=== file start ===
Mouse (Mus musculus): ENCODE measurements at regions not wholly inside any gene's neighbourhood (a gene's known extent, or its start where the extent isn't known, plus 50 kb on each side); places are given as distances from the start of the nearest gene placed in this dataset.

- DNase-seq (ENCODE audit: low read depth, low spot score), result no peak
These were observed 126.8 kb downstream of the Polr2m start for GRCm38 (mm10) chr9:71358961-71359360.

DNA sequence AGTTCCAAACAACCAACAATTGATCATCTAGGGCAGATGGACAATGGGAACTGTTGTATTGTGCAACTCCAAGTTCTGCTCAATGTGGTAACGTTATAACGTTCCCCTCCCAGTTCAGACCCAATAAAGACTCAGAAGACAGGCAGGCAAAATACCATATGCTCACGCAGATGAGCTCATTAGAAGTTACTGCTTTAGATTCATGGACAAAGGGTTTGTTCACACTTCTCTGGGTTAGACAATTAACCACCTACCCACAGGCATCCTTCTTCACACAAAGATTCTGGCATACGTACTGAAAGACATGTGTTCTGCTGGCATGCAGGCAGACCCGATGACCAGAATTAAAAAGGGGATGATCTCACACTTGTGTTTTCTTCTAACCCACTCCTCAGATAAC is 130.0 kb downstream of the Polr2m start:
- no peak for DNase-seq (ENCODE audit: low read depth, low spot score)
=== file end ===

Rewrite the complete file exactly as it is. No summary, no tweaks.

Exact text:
Mouse (Mus musculus): ENCODE measurements at regions not wholly inside any gene's neighbourhood (a gene's known extent, or its start where the extent isn't known, plus 50 kb on each side); places are given as distances from the start of the nearest gene placed in this dataset.

- DNase-seq (ENCODE audit: low read depth, low spot score), result no peak
These were observed 126.8 kb downstream of the Polr2m start for GRCm38 (mm10) chr9:71358961-71359360.

DNA sequence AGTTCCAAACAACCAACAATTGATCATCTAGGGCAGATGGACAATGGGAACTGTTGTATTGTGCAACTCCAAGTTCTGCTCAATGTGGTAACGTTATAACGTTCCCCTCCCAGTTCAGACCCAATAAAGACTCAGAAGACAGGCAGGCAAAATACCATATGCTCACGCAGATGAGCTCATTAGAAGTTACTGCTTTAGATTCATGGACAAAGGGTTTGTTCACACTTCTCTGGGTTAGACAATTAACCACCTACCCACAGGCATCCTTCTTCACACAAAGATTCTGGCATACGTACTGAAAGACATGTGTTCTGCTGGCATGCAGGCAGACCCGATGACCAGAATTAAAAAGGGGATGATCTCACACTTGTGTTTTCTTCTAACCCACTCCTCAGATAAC is 130.0 kb downstream of the Polr2m start:
- no peak for DNase-seq (ENCODE audit: low read depth, low spot score)